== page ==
Real Estate Law | October 2011
Anti-Deficiency Protection and the Pitfalls of Arizona Foreclosure
To take full advantage of the
protections afforded to homeowners during the foreclosure
process, it is imperative to have a full understanding of
the potential pitfalls associated with Arizona’s
It is no secret that the number of
Arizona foreclosures that has sharply increased since the real
estate crash began in 2007. Along with the rise in foreclosures
has come an increase in lender lawsuits seeking deficiency
judgments against former homeowners.
A “deficiency” occurs when a lender
sells a foreclosed property for less than the amount that is
owed against it. For example, if the borrower owes $150,000 on a
home that, after foreclosure, sells for $100,000, the amount of
the deficiency would be $50,000.
Anti-Deficiency Protection. In an
effort to protect homeowners in foreclosure, during the last two
the Arizona legislature passed A.R.S. §§
generally known as Arizona's "anti-deficiency statutes."
Specific to this discussion, A.R.S. § 33-814(G) prohibits foreclosing lenders from pursuing
a deficiency judgment after the foreclosure of a single one- or
two-family dwelling that occupies 2˝ acres or less. While this
protection may seem fairly straightforward, there are certain
intricacies and limitations that the homeowner must be aware of
before permitting a foreclosure to occur, or else face potential
financial liability for the balance of the loan after the sale.
While Arizona’s anti-deficiency statutes
provide a certain amount of protection for the homeowners
against these sorts of lawsuits, real estate lenders are
becoming increasingly sophisticated in trying to circumvent
those protections. Therefore, for many homeowners facing
foreclosure it is vital to understand – before the foreclosure
process begins – the anti-deficiency statutes and the potential
holes in the protection they are intended to provide.
First, and most important, the
protections afforded by Arizona’s anti-deficiency statutes are
generally available only in the case of “purchase money” security
interests, i.e., security interests that secure the purchase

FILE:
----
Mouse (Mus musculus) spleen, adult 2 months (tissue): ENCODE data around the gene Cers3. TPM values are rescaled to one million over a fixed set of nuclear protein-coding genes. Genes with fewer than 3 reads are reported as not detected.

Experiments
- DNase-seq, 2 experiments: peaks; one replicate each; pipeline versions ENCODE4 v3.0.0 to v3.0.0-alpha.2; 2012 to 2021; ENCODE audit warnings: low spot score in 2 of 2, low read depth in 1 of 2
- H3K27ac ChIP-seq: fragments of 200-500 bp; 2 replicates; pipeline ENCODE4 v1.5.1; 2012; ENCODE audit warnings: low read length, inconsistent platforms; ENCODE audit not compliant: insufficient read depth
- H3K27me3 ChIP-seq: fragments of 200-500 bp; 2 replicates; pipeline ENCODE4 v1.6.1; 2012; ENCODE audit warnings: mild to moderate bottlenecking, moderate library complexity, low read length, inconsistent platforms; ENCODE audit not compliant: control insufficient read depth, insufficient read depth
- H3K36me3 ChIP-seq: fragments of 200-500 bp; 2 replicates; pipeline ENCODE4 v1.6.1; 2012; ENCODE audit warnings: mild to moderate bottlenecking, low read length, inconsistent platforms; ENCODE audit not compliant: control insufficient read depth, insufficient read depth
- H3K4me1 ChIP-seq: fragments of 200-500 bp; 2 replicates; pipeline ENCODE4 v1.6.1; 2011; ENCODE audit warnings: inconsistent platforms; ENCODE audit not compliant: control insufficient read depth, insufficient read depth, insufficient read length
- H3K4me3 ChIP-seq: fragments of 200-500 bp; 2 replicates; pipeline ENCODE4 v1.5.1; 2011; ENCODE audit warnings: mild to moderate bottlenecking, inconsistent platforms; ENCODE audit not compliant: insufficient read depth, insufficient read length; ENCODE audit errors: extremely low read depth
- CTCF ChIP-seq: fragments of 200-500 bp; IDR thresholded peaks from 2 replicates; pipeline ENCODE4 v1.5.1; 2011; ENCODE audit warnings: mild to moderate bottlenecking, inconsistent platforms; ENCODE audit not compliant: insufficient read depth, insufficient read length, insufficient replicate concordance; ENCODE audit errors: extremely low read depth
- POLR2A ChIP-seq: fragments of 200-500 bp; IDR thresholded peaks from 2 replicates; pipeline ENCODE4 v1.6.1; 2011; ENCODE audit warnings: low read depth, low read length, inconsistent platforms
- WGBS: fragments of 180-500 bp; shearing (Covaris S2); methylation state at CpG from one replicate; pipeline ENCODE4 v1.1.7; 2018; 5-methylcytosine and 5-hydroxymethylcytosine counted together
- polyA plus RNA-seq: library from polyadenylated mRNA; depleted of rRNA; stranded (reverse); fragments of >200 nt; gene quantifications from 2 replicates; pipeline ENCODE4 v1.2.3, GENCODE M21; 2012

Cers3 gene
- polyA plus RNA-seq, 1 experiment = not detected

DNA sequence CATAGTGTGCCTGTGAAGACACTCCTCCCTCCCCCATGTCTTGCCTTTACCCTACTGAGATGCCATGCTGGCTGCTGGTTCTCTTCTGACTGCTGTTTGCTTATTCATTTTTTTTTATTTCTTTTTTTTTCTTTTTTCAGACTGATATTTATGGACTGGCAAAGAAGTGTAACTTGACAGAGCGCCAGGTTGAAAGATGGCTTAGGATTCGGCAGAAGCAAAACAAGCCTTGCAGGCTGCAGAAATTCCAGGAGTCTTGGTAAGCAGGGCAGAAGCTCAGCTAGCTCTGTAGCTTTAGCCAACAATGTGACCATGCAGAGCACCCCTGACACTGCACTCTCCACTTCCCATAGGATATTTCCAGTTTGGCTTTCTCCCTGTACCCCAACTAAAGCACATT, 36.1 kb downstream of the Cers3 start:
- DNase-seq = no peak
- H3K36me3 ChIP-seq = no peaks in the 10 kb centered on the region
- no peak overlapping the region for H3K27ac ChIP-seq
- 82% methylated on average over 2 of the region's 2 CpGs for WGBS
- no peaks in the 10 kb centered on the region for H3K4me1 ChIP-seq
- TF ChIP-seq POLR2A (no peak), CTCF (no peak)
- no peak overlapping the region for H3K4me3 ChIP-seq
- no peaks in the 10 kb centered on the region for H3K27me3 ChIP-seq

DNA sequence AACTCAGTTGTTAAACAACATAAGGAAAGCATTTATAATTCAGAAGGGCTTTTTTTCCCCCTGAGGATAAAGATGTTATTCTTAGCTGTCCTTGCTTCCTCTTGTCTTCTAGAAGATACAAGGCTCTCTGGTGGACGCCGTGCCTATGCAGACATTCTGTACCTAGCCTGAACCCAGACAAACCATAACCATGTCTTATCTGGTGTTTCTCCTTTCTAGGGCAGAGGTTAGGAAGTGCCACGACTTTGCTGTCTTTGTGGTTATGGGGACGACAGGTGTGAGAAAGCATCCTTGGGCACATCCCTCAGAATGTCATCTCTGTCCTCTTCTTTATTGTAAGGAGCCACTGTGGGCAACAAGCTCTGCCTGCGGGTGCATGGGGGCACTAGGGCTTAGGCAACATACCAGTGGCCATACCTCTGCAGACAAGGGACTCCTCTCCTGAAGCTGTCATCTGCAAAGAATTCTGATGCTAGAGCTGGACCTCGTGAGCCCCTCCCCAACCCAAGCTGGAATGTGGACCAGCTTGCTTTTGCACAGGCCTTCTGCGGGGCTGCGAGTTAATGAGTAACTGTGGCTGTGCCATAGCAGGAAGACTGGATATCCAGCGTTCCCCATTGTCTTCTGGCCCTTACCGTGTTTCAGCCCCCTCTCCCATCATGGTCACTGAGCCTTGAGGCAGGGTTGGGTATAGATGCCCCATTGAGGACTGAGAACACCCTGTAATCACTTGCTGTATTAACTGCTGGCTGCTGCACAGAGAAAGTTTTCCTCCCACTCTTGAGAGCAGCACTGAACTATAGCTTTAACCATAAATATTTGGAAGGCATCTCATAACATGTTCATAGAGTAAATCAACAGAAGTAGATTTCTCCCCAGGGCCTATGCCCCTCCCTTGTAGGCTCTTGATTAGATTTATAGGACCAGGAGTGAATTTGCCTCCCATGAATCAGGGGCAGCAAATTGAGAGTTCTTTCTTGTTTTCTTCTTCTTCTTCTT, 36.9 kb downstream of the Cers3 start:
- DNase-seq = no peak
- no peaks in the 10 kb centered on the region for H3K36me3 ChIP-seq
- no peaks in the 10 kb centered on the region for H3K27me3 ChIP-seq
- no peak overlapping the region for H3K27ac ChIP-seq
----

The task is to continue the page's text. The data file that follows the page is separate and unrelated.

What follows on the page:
price of the property.1 If a homeowner takes out a
loan for purposes other than the purchase of the house (for
example, refinanced funds used for remodeling or other
purposes), the homeowner may be liable to the lender, after
foreclosure, for the unpaid portion of the loan. In other words,
depending on the specifics of the case, anti-deficiency
protection may not
be available to homeowners who used loan proceeds for
purposes other than to
buy the house.
Another potential (but yet to be
litigated) pitfall is the utilization requirements of A.R.S. §
33-814(G). That statute provides that anti-deficiency protection
is available for qualified properties that are “utilized” as
single one- or two-family residences. While there is no clear
decision on this issue, it is certainly conceivable that this
language requires that the property continue to be occupied up
until the foreclosure sale. Otherwise, if the property is
abandoned prior to the sale, it can be argued that it is not
being utilized as envisioned by lawmakers and therefore
is not entitled to the law’s protections.
A third potential pitfall, attributable
to banks’ increasing sophistication and desire to cut their
losses, is the danger of pre-foreclosure “setoff.” To lessen the
loss caused by anti-deficiency protection, many lenders are
attempting to garnish – prior to the sale of the foreclosed
property – the accounts held by the homeowner at that
institution. In other words, banks are taking any and all money
they can get their hands on prior to the foreclosure sale,
knowing that the opportunity will be lost after the sale occurs.
All of these potential pitfalls result
in an inescapable conclusion: the foreclosure process is
complicated and fraught with risks. The good news is that there
are steps that many distressed homeowners can take to avoid the
above-mentioned pitfalls and benefit from the protections of
A.R.S. § 33-814 – as long as they are aware of those steps.
Thus, before even considering
foreclosure, it is imperative that homeowners become
intimately familiar with the foreclosure process and fully
understand how the laws will apply to their specific situation.
Alex Baker represents
clients throughout the Phoenix area, including north Scottsdale, Cave Creek and
1See Cely v.
DeConcini, McDonald, Brammer, Yetwin & Lacy, P.C., 166
Ariz. 500, 505, 803 P.2d 911, 916 (App. 1991)